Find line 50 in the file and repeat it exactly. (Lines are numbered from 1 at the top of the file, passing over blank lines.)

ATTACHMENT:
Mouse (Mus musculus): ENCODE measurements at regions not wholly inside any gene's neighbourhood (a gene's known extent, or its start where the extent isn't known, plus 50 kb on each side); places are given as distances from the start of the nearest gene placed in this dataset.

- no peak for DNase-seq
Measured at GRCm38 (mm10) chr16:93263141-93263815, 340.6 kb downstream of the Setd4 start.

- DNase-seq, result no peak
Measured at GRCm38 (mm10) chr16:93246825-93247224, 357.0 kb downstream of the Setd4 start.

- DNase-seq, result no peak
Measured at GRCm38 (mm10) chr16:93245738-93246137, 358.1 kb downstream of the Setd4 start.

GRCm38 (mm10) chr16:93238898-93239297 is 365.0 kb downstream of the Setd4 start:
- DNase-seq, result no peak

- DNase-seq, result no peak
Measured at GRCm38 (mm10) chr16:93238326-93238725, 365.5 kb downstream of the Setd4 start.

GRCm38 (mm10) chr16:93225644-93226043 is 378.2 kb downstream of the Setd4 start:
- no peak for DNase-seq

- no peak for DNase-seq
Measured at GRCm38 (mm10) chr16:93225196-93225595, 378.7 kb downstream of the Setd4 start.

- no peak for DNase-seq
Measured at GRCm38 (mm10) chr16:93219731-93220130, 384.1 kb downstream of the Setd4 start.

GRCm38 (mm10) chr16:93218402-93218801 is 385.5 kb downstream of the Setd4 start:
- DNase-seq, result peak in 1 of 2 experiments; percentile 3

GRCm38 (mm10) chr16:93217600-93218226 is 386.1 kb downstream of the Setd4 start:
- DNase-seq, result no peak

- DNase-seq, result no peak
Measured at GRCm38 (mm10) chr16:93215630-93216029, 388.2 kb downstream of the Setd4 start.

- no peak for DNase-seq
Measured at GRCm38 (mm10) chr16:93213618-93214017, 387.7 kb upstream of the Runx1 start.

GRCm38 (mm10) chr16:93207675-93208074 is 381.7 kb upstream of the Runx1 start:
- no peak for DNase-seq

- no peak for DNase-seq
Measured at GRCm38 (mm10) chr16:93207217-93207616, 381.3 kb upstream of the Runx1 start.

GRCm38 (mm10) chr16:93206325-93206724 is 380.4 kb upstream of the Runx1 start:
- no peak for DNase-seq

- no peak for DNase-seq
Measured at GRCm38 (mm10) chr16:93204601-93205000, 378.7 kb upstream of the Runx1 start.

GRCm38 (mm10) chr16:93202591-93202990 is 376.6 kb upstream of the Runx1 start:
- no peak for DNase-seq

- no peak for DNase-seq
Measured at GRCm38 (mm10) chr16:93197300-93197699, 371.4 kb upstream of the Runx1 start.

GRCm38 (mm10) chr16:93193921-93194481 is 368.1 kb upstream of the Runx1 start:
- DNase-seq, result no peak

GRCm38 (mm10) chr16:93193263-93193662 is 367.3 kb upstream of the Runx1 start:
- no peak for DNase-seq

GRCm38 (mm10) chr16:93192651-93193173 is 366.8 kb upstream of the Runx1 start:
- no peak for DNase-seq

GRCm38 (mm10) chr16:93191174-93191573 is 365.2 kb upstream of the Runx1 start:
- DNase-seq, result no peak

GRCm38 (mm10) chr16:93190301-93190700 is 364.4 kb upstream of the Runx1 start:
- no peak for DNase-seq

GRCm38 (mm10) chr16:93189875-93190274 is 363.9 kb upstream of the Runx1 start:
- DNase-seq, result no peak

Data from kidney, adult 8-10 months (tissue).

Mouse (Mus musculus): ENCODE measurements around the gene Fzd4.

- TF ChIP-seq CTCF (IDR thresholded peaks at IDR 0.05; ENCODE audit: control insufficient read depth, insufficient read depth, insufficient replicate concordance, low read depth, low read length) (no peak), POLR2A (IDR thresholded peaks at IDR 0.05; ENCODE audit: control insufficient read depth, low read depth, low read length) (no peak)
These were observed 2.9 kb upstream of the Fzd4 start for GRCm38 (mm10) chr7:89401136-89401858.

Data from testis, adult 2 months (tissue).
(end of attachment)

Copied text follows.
Data from kidney, adult 8-10 months (tissue).